The film, while well-made on a technical level, feels more like a collection of moments than a full and satisfying narrative.
“There are very few artists in the history of cinema who are undeniable. Jean Renoir is one of those few,” writes Martin Scorsese in the foreword of Jean Renoir: A Biography, a meticulously researched and vigorously written work by esteemed French journalist, critic and novelist Pascal Mérigeau.
Upon its original French publication in 2012, the book was awarded the prestigious literary honor, the prix Goncourt de la Biographie. Now the book is newly available in an English translation (by the novelist and essayist Bruce Benderson, who does extraordinary work in his own right in capturing Mérigeau’s elegant, supple prose of nearly 1,000 pages of text).
It’s a magisterial work on the life, art and matter of Jean Renoir (1894-1979), arguably the greatest director who ever lived. Mérigeau has carried out extraordinary research with diligence, tact and historical scrupulousness in capturing the remarkable trajectory of that life.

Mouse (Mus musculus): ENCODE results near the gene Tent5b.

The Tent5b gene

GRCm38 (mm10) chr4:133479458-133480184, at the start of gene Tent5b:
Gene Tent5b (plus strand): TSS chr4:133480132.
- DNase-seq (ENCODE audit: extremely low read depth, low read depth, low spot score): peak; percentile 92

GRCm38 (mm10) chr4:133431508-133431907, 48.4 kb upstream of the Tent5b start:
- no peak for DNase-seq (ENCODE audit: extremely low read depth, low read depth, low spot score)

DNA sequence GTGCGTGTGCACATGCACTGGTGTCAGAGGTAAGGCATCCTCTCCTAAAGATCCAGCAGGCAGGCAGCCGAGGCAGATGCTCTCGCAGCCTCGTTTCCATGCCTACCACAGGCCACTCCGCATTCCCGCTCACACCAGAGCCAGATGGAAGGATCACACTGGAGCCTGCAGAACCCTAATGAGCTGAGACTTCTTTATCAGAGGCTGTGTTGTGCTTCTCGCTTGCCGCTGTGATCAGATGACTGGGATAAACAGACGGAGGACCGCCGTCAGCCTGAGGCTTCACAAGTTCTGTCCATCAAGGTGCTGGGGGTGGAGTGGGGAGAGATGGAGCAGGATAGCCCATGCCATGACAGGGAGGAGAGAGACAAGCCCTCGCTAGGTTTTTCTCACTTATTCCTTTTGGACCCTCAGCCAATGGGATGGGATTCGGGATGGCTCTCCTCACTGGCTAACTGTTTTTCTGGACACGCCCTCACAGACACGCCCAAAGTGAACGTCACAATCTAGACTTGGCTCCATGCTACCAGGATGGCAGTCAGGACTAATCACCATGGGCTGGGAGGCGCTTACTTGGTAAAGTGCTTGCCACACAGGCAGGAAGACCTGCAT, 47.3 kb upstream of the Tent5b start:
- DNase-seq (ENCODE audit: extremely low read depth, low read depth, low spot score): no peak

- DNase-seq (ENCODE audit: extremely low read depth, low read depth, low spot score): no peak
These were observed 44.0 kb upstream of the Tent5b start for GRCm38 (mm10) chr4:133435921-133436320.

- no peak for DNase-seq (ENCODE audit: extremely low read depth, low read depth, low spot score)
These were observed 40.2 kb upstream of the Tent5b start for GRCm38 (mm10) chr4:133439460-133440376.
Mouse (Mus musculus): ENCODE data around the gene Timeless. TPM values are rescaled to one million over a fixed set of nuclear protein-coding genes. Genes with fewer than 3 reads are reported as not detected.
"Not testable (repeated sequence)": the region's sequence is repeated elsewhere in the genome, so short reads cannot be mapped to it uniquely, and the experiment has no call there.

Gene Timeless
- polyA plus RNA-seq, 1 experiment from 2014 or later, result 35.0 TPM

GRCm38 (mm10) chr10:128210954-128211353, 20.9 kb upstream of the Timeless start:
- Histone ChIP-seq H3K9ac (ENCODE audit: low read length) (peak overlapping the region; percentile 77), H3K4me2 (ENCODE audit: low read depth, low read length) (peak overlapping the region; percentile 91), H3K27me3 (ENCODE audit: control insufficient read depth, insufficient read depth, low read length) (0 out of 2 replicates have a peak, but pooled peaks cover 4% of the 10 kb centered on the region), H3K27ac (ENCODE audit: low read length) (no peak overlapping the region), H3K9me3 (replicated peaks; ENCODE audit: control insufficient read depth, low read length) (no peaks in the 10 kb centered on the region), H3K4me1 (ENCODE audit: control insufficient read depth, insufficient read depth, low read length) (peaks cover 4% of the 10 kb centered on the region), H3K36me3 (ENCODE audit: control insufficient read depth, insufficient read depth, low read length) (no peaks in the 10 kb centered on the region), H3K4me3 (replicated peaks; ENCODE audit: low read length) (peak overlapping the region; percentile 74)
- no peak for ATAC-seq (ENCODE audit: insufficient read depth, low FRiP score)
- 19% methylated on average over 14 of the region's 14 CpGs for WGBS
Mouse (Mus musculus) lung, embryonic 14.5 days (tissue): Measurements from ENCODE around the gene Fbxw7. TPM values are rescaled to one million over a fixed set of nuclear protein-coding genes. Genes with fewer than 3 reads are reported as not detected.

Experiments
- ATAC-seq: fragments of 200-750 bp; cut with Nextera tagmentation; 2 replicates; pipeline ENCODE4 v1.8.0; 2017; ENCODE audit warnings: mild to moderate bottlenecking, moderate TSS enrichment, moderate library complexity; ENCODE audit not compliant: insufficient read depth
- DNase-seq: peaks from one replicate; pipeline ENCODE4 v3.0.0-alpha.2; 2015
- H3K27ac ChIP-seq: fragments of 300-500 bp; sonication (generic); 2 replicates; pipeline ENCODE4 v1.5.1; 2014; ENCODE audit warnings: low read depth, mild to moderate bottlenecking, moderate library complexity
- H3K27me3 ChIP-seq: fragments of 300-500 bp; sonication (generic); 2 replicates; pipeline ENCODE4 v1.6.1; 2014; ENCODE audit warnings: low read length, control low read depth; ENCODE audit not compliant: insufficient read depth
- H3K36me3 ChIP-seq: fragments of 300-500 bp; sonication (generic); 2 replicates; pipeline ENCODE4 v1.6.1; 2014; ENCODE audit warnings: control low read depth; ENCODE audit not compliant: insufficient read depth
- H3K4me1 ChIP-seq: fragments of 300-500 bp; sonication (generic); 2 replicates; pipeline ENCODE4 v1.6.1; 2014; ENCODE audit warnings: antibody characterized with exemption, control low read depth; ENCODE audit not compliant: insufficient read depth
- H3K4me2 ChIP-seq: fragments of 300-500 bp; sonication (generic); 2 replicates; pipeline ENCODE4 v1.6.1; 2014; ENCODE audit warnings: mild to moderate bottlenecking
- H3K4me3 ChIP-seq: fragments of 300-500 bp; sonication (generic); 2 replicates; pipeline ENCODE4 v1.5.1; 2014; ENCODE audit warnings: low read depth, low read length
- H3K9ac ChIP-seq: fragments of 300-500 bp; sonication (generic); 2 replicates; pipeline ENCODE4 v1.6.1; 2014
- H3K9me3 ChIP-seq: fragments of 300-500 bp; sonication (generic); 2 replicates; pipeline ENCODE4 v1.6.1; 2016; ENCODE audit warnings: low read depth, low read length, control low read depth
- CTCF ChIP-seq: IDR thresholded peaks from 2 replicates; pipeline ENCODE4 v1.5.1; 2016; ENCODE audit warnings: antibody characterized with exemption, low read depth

Born during the height of the Belle Époque, Renoir was the second son of the great Impressionist painter Pierre-Auguste Renoir. Like other giants of his era (Charlie Chaplin, John Ford, Erich von Stroheim) his life was synonymous with the birth of cinema. As Francois Truffaut once wrote, the reason Renoir’s 1937 “Grand Illusion” was so rapturously received was that Renoir was “the same age as his audience.” It almost never came to be. Renoir was seriously wounded after his left leg shattered by a “good Bavarian shot,” on April 27th, 1915, during World War I, that nearly required amputation. He recovered, and the cinema was never the same.
The book is shaped in two parts: “Renoir in history,” moving from his early life, his relationship with his father and the extraordinary films he made between 1926 and 1939 to his exile, in 1940, following the fall of France and the German Occupation. The second part, called “The Legend,” explores his American period, the five films he made in Hollywood (and the extensive, uncredited work he did on the 1943 Deanna Durbin vehicle, “The Amazing Mrs. Holliday”) to his sojourns in India, a brief return to France, and his late career as a playwright and writer after he struggled to get financing for his films.